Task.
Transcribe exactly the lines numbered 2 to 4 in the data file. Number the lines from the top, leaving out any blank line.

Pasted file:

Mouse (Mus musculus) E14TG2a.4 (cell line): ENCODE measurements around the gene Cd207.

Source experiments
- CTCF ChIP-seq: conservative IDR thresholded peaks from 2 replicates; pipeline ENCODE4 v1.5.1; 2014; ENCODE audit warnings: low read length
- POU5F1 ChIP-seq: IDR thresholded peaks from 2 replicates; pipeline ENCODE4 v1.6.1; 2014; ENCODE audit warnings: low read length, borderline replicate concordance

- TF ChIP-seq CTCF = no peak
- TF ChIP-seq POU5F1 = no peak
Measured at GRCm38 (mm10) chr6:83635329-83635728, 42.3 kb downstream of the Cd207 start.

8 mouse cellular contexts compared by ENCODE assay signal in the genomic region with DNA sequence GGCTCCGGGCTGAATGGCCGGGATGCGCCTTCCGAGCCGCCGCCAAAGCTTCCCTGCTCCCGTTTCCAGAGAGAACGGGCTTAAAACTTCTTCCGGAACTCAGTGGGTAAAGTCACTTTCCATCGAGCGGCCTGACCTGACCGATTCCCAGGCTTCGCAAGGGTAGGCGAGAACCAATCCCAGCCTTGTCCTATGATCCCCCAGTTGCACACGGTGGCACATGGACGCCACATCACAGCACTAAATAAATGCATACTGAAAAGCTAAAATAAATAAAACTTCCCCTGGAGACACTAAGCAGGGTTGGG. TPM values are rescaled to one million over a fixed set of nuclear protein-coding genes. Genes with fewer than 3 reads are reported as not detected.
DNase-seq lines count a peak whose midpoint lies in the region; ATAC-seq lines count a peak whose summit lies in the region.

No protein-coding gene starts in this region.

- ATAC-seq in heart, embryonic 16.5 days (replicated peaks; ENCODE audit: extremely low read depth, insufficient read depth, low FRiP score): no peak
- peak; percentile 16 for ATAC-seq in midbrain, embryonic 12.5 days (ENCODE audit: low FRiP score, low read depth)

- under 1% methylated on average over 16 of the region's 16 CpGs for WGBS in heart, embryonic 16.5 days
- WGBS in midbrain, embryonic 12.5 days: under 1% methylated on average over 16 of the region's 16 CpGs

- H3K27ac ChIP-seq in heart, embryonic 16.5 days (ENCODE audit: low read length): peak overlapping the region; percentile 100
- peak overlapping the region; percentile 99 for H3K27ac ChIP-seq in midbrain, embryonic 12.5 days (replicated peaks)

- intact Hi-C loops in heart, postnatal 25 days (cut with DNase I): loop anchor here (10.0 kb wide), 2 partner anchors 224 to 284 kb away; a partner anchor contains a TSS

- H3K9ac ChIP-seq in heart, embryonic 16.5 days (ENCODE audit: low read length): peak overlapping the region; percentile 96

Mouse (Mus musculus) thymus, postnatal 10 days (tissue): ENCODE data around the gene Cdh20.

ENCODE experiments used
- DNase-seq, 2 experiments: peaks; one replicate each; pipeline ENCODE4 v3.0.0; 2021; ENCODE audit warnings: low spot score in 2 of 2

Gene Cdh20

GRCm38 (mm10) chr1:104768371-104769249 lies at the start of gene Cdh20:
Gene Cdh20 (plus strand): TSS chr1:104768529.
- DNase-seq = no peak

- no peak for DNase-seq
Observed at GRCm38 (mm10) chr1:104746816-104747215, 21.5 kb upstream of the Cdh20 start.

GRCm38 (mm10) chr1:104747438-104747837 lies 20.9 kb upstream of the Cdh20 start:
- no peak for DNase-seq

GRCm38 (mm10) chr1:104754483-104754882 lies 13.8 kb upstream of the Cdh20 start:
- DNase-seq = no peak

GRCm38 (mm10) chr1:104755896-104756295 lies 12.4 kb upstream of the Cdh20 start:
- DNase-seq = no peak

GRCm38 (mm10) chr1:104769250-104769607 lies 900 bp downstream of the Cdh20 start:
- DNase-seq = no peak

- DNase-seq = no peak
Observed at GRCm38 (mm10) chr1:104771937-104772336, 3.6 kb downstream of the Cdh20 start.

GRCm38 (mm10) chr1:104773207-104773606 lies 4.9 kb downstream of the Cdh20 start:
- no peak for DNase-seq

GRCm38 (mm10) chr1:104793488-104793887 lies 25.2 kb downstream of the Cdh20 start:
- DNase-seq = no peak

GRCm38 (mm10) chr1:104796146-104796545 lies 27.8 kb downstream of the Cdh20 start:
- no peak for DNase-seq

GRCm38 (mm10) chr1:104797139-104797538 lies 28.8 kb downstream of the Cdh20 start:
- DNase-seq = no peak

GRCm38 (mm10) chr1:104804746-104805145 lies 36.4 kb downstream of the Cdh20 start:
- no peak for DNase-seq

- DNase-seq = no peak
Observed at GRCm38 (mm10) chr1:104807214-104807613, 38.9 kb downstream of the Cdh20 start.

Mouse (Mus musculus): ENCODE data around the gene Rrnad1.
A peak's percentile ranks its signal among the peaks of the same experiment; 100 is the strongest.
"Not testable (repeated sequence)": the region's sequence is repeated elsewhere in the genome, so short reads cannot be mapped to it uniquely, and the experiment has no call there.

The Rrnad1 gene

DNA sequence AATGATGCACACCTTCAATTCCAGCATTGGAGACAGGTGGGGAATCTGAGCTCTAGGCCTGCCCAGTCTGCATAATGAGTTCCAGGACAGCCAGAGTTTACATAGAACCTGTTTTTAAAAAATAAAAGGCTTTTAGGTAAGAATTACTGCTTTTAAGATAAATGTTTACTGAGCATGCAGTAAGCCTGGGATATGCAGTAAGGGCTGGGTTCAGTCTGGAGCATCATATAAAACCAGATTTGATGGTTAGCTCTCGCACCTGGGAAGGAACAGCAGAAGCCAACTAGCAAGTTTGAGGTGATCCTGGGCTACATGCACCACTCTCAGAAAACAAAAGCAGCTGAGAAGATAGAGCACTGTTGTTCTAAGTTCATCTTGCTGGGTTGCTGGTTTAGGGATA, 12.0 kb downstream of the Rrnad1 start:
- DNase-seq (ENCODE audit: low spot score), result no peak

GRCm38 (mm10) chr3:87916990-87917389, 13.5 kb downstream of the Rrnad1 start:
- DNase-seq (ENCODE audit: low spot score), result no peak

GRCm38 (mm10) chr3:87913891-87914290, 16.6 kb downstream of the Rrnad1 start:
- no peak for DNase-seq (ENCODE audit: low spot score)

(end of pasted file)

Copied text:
Source experiments
- CTCF ChIP-seq: conservative IDR thresholded peaks from 2 replicates; pipeline ENCODE4 v1.5.1; 2014; ENCODE audit warnings: low read length
- POU5F1 ChIP-seq: IDR thresholded peaks from 2 replicates; pipeline ENCODE4 v1.6.1; 2014; ENCODE audit warnings: low read length, borderline replicate concordance